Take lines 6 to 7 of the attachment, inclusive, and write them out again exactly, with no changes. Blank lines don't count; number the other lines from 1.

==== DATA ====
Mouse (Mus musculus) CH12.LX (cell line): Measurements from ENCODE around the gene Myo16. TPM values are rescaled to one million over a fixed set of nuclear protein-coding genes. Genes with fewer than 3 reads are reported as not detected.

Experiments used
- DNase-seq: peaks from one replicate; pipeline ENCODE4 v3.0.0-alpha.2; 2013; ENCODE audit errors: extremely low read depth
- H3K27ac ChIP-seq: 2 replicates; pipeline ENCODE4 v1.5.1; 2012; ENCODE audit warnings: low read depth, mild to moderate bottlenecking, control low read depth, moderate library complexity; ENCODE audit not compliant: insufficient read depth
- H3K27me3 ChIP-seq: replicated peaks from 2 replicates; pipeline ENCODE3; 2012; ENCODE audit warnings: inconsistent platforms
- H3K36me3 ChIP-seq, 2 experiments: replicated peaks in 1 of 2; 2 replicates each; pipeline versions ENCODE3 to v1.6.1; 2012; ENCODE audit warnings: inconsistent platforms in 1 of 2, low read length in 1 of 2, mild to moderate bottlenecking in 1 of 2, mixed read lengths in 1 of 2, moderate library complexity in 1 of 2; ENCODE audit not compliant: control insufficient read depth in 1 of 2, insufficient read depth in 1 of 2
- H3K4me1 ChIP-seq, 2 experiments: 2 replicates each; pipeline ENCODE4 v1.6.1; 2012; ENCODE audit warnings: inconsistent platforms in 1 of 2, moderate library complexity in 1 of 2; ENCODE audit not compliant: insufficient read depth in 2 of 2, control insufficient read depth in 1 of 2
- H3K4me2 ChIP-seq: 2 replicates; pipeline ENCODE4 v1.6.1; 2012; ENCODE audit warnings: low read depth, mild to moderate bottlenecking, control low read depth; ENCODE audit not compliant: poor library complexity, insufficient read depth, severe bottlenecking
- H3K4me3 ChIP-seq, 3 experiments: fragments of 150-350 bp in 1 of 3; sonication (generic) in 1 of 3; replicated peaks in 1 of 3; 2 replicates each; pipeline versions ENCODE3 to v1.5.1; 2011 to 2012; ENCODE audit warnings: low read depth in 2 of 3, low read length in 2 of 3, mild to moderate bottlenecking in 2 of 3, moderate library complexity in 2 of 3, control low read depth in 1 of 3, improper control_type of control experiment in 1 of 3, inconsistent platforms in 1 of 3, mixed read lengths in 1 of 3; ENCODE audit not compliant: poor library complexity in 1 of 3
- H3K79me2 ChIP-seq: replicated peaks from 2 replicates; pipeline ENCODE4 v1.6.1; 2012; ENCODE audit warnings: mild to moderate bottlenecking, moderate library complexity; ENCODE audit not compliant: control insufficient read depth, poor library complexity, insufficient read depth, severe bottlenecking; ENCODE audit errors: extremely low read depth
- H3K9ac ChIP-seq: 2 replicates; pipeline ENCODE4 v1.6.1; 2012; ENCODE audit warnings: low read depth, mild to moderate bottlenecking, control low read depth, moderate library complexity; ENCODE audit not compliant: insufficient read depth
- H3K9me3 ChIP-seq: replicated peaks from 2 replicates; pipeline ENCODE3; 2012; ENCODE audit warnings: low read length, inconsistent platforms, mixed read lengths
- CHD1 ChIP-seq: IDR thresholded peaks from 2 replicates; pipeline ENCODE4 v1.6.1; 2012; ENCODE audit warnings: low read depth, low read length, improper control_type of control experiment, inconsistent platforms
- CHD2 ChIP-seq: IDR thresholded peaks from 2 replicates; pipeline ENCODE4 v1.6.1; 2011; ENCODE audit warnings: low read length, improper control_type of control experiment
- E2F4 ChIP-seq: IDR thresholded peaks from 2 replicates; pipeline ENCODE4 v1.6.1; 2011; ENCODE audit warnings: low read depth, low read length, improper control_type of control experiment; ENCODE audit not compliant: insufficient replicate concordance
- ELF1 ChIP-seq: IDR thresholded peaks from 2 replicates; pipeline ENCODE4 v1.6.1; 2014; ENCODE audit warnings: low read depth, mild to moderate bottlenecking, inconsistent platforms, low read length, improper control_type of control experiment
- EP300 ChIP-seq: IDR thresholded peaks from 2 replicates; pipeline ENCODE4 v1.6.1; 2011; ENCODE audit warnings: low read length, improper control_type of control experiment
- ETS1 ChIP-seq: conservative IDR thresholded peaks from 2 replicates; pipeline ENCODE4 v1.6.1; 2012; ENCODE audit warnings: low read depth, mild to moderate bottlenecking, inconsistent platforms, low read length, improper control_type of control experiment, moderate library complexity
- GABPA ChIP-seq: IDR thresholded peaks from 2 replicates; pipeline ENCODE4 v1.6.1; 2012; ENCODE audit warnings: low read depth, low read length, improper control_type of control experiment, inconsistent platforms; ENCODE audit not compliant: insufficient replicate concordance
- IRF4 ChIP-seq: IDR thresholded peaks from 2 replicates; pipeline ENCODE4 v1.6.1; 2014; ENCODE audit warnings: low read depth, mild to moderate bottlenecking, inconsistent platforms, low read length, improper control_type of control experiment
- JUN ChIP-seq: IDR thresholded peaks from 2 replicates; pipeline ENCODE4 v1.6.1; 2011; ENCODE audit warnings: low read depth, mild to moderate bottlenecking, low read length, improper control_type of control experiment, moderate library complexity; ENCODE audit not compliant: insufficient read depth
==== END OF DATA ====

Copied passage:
- H3K36me3 ChIP-seq, 2 experiments: replicated peaks in 1 of 2; 2 replicates each; pipeline versions ENCODE3 to v1.6.1; 2012; ENCODE audit warnings: inconsistent platforms in 1 of 2, low read length in 1 of 2, mild to moderate bottlenecking in 1 of 2, mixed read lengths in 1 of 2, moderate library complexity in 1 of 2; ENCODE audit not compliant: control insufficient read depth in 1 of 2, insufficient read depth in 1 of 2
- H3K4me1 ChIP-seq, 2 experiments: 2 replicates each; pipeline ENCODE4 v1.6.1; 2012; ENCODE audit warnings: inconsistent platforms in 1 of 2, moderate library complexity in 1 of 2; ENCODE audit not compliant: insufficient read depth in 2 of 2, control insufficient read depth in 1 of 2